And after I finish that toilet, I put nice pieces of stick, which is trumpet [small fast growing tree common in second growth]. I made a nice surrounding with it, with sticks, And... and mostly I peel the sticks them for the sorrounds, and get it set on everything. Everybody, every person that goes there, the tourist they told me, "That’s a nice toilet, Teo. I, ... I feel very comfortable when I sit there. Ahaan, it’s you, make it?" I say "it’s me, make that toilet," " And who gave you the idea to make a little cabana-toilet like that?" I say that little cabana toilet, it’s just a temporary toilet for our project which is a four month project. After a four month project, I’ll build a nice toilet, next ninety four, ninety-five, I’ll be building the next toilet. I don’t know, but if you say that one is good, well it’s okay.

El Pilar’s First Caretaker

I work with her and I told the boss that I would like a perminant job with her, a steady job. She told me [spoke Softly], "Okay Teo, I’ll try for YOU." Nineteen ninety three, she give me a full time job to be a caretaker here in EL Pilar. And, I come here in the second of July, nineteen ninety-three, to be a caretaker here. To do some tour guiding, and to walk the site and see what happens on the site... And every time the people they come in the site, they told me that they want a tour, and I take them for a tour.

Every day as a caretaker, I give Pilar a very good check and see. I get up, early in the morning, sweeping out my ....well, the champa. Cleaning up the place for when, ... for in the morning for whatever time what-so-ever the people come into the site, it is clean. I go and visit the site. I go over to the North side first, plaza Lec, give my turn. I go all around. I come over my champa in Plaza Duende. And go over Plaza Faisan here. Going all way at the last site in the south, Plaza Axcanan, turning around.

Fending off Looters at El Pilar

Last year, while walking around the site one day, one morning, I found here noise, way down at the chert site [LDF chert-tool production site west of El Pilar’s Plaza Faisan]. When I look down at the chert site , there was, ahm, LOOTERs, looting a chultun. And when I hail to them, I tell them, "Who is it?" I say like that. Then I say, "Bring my gun, bring my SHOT GUN! My shot gun going to bring them! Come with that rest of four men! Bring,...bring the shot gun!" When....the looters heard that, they decided to throw away their bucket, and they ran over, over the border.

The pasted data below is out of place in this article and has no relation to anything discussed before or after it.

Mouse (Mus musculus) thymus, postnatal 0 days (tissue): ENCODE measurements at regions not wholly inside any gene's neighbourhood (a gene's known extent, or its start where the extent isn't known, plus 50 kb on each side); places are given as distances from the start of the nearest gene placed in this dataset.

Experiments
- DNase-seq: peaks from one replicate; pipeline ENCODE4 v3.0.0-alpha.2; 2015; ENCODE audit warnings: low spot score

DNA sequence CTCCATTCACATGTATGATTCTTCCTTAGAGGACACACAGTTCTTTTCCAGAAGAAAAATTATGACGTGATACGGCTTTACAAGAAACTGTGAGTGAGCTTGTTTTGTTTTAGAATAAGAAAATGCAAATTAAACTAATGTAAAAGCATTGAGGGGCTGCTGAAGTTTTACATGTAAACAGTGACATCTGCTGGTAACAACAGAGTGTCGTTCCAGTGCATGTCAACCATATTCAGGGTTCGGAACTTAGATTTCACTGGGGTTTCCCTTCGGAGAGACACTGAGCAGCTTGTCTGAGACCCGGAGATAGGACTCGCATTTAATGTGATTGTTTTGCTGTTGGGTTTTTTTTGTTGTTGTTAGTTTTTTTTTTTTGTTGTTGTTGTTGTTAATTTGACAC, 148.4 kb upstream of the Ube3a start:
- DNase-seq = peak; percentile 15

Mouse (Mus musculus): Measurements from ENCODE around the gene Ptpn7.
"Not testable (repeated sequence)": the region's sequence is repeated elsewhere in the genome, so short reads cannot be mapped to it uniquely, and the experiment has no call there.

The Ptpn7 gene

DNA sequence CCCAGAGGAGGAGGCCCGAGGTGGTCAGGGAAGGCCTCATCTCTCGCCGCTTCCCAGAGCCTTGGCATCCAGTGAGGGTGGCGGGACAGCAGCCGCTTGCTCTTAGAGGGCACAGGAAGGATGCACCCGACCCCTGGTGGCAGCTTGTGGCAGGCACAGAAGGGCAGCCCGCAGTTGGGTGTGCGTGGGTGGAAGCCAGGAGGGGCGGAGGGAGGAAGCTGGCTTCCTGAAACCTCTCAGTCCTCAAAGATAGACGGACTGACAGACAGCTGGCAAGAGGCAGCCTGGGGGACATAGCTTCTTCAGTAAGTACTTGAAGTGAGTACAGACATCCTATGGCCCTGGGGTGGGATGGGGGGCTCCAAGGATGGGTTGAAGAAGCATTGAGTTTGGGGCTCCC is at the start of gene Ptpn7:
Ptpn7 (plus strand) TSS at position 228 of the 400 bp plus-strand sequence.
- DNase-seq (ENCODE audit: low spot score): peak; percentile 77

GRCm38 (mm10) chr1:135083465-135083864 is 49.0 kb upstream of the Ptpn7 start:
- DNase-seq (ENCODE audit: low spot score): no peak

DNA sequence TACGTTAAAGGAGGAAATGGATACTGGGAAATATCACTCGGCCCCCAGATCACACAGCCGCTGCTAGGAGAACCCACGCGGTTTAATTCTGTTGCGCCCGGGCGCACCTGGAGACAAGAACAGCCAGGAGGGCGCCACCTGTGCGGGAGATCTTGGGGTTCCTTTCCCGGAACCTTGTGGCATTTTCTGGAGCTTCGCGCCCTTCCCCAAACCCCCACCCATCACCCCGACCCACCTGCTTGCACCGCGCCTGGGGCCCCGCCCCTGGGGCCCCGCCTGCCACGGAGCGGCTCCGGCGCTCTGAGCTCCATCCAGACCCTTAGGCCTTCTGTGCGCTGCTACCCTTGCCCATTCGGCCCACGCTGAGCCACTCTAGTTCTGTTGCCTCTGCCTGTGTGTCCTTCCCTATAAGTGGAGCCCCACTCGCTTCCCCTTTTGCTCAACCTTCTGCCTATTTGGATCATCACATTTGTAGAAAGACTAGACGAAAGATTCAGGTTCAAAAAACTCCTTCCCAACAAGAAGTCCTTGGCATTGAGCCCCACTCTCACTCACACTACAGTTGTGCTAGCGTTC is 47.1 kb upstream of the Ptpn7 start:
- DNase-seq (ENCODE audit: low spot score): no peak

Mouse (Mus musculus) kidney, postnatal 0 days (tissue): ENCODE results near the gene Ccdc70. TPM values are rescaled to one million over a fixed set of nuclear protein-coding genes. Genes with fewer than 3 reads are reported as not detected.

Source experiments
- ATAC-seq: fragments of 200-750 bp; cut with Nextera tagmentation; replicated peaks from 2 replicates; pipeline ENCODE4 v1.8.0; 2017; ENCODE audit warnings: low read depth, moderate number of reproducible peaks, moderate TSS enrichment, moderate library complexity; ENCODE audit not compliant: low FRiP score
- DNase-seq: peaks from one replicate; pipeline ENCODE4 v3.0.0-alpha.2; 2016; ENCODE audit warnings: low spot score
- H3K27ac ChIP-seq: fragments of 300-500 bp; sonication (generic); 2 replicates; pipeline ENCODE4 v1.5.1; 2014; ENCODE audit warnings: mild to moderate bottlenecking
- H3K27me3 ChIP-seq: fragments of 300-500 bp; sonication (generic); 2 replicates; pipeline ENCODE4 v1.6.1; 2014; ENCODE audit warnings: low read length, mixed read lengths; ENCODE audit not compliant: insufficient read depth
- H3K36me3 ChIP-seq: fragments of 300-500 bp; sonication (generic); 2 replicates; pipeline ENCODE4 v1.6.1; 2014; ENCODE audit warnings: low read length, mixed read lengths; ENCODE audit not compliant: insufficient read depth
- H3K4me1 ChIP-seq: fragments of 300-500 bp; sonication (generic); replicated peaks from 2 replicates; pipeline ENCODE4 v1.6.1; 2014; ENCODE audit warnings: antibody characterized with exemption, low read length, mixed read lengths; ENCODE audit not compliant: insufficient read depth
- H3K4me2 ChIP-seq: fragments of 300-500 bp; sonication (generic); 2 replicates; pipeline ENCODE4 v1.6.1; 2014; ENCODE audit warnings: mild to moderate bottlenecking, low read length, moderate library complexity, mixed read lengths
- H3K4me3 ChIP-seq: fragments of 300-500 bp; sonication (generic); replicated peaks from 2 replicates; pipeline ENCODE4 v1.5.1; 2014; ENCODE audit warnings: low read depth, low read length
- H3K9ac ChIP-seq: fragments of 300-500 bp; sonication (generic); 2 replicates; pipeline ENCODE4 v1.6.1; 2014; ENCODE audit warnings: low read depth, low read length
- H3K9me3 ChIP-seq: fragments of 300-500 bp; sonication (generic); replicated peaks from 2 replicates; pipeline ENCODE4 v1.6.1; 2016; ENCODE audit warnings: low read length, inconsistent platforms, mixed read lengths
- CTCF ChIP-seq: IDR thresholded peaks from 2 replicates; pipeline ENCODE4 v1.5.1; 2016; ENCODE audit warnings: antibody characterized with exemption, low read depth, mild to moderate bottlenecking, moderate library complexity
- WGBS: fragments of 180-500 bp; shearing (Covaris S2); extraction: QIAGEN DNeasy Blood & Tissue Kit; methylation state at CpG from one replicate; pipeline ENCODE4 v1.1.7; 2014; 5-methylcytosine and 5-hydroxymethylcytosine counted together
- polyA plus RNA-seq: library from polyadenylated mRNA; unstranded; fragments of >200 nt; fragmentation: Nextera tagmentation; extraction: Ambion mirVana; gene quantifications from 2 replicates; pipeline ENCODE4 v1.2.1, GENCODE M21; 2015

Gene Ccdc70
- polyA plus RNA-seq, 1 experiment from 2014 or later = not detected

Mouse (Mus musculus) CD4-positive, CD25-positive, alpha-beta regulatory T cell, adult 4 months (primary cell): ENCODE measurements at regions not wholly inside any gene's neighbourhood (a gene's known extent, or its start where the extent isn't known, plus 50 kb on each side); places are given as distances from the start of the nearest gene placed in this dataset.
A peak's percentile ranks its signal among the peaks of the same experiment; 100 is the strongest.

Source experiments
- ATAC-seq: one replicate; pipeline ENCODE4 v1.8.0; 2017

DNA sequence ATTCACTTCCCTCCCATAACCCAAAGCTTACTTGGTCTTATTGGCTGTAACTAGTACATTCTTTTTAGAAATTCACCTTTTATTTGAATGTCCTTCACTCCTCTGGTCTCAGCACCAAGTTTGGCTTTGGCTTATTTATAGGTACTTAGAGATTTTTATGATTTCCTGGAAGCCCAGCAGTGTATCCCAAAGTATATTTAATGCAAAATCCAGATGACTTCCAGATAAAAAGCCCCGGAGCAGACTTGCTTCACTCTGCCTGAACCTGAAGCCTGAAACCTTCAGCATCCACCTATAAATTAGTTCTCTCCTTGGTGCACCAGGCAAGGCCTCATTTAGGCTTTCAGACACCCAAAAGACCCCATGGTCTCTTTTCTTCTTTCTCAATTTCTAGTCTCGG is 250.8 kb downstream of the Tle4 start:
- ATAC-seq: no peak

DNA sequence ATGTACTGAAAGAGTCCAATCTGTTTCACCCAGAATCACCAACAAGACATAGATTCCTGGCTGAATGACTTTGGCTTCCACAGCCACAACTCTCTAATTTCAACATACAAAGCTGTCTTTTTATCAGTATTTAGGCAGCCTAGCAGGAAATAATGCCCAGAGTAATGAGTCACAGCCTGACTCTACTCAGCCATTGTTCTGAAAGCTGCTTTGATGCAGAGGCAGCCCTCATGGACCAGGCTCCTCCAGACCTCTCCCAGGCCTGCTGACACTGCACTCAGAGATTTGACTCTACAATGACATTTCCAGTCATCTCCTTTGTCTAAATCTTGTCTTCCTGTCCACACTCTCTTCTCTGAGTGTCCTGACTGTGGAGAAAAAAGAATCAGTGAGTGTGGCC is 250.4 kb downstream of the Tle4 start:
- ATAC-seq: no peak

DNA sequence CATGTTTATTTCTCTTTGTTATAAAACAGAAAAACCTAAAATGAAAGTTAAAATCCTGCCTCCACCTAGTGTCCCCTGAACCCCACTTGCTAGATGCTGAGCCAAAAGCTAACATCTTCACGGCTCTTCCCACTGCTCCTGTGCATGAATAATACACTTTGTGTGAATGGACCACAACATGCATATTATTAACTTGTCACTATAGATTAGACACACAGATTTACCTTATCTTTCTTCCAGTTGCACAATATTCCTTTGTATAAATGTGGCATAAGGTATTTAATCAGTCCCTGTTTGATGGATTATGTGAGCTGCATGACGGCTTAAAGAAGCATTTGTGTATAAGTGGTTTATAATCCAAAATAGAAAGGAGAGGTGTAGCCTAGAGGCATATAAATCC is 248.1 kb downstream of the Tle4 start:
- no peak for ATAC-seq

Oh, when I went in there to see, I never make a trail. I just give my turn between the trees there. Just NOT knowing if I’m going inside to see it. So I just make some rough trails going in the same time when I see what they were doing there. And I find some little bits of bones, ceramic, lithic artifacts, and these things, find inside. Out of where they were looting. That’s what I find. So I look inside the chultun and I see it has, .... almost clean, a meter down ... in soil. The rest of the chultun is untouched, it wasn’t touched as yet.

When I get there, it was chultun they were looting out. And discovered it their OWN SELF. Well, they find that chultun, I thought, was their hunting games, Maybe they were just looking for things that, as you say, like the Maya they had been stored down there inside there. And they try to see what the Maya, .... have buried down in that black soil of that chultun. While the soil don’t have no rock, you can find anything inside. And so I did a little bit of hunting with my finger through the small pile the looters had removed from the chultun, and I found some bones, and some Maya things. I have that much experience that I saw what they were taking out of this, chultun.

Then, I decided to see where they put the chultun cover. I found the cover about five meters away. The chultun was round and has almost three meters deep from surface. And I got the cover and I sealed that chultun again. Then I stand up there about an hour, .... or two. Sitting down to see if they were coming back. And no one came back. And from then I visited that site at the chultun, until the project started. And the looters they went, and never come back.

How to Identify a Chultun

Well, whenever time I verify a chultun - that one the looters they found, it’s because I take my own hand, or a piece of stick, or a machete, and I clean around the mouth, that jar, that chultun head. And the mouth I get clean. And see for myself whether it’s going down, or it’s just a rabbit hole, because you have some big animals, they make some big holes, such as the pacary. Or the tree was rooted some many years ago, or that hole is out of a rock. Because where the rock is loose they all time find some impossible chultun. Maybe we see that out , and we say ...."it’s a chultun." But it must be verified. So that’s when these things, we must clean one. Two years ago. I remember we clean one in Aguacate, at Mr. Martinez". And I saw that a chultun only has four meters, three meters and a half at most when you get it clean. I take that bar and I measure it, and I put it down, my own self to get my own experiences.